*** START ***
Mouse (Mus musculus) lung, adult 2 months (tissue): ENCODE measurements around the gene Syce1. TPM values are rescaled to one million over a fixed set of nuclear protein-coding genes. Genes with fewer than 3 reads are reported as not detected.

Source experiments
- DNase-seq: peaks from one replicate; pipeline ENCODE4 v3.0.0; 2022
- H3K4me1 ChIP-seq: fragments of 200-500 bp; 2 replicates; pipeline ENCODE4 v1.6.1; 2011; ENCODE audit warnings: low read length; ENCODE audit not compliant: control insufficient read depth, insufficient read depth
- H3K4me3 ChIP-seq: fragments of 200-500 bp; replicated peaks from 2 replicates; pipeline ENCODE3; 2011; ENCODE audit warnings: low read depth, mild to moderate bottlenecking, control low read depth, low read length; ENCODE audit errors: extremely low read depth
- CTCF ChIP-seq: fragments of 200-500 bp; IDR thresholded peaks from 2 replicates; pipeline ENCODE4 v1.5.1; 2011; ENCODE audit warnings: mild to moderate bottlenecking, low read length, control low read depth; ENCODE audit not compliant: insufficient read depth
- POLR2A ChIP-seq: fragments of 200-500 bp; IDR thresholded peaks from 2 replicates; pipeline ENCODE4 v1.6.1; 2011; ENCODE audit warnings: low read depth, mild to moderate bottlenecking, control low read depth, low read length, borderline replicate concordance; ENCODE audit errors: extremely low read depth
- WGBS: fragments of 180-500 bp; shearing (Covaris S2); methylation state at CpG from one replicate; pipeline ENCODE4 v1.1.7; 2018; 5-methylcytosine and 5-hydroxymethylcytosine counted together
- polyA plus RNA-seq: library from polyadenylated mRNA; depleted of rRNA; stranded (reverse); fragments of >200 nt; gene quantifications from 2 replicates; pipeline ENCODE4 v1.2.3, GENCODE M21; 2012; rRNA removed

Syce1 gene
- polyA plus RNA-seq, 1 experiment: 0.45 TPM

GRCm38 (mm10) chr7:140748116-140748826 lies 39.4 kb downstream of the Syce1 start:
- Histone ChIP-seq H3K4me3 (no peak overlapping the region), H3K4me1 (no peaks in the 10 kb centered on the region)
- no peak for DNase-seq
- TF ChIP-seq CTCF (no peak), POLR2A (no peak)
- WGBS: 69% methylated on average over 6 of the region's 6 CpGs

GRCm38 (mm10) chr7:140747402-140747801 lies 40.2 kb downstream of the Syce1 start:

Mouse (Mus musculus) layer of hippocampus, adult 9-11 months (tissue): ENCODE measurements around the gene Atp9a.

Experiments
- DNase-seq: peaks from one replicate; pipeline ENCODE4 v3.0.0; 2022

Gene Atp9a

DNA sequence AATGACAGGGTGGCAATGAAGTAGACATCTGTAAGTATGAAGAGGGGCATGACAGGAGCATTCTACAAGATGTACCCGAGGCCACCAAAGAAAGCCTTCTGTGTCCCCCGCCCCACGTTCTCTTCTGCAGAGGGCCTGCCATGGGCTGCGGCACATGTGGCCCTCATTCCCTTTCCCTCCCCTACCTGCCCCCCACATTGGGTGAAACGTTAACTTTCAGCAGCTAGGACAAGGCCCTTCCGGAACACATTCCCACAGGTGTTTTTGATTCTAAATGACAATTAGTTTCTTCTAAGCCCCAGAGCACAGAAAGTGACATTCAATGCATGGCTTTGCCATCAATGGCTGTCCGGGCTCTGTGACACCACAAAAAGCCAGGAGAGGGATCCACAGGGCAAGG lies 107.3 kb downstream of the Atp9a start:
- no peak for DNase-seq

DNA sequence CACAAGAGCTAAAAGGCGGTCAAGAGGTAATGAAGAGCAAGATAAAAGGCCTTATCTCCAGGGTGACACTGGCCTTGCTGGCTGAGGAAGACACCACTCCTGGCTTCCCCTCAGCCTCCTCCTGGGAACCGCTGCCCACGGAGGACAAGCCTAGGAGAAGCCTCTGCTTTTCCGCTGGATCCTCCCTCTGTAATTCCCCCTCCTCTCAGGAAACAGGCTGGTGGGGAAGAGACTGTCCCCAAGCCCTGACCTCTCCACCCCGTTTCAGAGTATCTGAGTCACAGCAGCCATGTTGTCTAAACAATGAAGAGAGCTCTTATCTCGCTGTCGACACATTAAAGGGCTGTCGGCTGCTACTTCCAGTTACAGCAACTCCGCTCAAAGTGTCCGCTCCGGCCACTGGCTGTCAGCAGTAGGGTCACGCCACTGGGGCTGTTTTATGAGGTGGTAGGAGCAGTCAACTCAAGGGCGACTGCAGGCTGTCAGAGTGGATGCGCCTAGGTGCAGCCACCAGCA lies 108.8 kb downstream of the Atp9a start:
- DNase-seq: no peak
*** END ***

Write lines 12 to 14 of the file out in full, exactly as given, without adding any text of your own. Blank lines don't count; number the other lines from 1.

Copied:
GRCm38 (mm10) chr7:140748116-140748826 lies 39.4 kb downstream of the Syce1 start:
- Histone ChIP-seq H3K4me3 (no peak overlapping the region), H3K4me1 (no peaks in the 10 kb centered on the region)
- no peak for DNase-seq